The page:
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An illness transferred from animals to humans is called a zoonotic disease. COVID-19 is a zoonotic disease that may have passed from live animals in Wuhan, China, to humans in the Huanan Market — though the data on this is still new.
However the virus was transmitted, this is hardly the first time humans have had to worry about a zoonotic disease. Here are four other diseases that were passed from animals to humans.
According to the Centers for Disease Control (CDC), rabies is a fatal but preventable virus. It is most often transmitted to humans or pets if bitten or scratched by a rabid animal. If left untreated, the virus will infect the central nervous system and spread until the brain and spinal cord are inflamed, resulting in death.
According to the World Health Organization (WHO), most rabies cases are spread through dog bites. However, in North and South America, bites from hematophagous bats are the leading cause of rabies transmissions.
Common animals that carry rabies are raccoons, foxes, skunks, jackals, mongooses, bats and unvaccinated dogs. If you are bitten or scratched by a wild animal you believe may have rabies, seek medical attention immediately.
Cat scratch disease, according to the CDC, is a bacterial infection transmitted from cats. Infection can happen if a cat has licked a person’s open wound, or the cat scratches or bites them hard enough to break the skin.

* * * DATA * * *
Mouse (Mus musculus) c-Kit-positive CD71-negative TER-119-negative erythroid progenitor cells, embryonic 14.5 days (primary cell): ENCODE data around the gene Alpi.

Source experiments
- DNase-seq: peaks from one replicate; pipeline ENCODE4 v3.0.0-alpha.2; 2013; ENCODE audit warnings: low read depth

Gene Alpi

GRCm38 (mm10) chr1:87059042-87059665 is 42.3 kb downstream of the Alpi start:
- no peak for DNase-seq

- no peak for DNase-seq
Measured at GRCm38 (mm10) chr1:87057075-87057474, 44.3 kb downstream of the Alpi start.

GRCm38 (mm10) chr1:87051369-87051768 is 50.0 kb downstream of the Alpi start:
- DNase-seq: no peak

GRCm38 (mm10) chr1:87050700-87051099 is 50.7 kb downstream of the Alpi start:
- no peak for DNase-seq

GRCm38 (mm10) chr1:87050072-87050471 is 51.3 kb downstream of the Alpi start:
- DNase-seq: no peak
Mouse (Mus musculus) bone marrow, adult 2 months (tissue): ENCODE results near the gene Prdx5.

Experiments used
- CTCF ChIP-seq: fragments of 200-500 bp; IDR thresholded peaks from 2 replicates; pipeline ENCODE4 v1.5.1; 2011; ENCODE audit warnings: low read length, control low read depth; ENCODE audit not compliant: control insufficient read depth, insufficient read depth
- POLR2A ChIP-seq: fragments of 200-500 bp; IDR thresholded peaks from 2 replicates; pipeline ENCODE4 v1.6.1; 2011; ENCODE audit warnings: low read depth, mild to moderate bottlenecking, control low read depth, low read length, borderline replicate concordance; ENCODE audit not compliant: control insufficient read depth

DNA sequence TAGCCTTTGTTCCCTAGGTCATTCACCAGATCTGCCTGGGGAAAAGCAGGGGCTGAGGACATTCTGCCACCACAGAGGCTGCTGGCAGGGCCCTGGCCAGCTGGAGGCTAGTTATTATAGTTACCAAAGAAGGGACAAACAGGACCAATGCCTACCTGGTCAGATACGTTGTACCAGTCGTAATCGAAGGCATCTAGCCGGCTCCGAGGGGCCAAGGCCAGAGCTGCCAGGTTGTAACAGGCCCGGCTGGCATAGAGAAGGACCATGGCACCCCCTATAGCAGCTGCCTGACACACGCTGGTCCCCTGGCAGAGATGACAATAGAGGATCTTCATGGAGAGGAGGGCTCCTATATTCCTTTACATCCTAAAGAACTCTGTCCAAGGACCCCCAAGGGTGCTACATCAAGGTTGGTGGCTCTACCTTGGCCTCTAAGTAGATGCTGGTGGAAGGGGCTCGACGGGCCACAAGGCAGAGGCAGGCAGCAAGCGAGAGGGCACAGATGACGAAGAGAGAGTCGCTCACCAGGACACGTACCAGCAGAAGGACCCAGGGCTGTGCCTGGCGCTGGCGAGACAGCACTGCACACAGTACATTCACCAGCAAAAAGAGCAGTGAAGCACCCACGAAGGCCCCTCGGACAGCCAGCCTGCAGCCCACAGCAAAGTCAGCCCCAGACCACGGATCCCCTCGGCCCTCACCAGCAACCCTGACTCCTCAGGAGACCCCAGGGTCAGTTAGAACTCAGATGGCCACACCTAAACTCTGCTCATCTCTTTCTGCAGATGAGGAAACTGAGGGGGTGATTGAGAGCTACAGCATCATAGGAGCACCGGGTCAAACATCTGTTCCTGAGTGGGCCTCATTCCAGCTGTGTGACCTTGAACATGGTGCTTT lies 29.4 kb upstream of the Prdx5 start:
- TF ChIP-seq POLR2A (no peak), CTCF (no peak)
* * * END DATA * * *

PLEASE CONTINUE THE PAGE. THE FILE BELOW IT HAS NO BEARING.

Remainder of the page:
The bacteria can cause swelling and redness around the wound site, and round, raised lesions. The bacteria may also cause swollen lymph nodes near the wound and symptoms like fever, fatigue, headache and loss of appetite.
Cats can pick up the bacteria (Bartonella henselae) from scratching and biting fleas. According to the CDC, kittens are more likely to carry and spread the disease.
Read More: Deadly Animal Diseases Can Jump to Humans. Is Vaccinating Wildlife the Answer?
While the bubonic plague may seem like something we only ever read about in history books, the bacterial infection is still around today. According to the Cleveland Clinic, the bubonic plague killed over 25 million people in Europe during the 14th century. The bacterium, Yersinia pestis, spread from fleas to humans — typically fleas on rodents, like rats. Symptoms of the bubonic plague often included large, swollen lymph nodes that oozed puss.
Today, humans can still contract bubonic plague via flea bites, but also from their cats, who may have eaten an infected rodent or scratched an infected flea. Bubonic plague, while severe, is treatable with common antibiotics.
Along with being zoonotic, Lyme disease is also the most common vector-borne disease — one spread by fleas, ticks or mosquitos — in the U.S., according to the CDC. The bacterium, Borrelia burgdorferi (or rarely Borrelia mayonii), is usually spread to humans via bites from certain ticks.
Symptoms can include fever, fatigue, headache and a bullseye-shaped rash. Lyme disease can spread to the heart, joints and even the central nervous system without treatment. However, if noticed right away, Lyme disease is easily treated with antibiotics.
Read More: What You Need to Know About Lyme Disease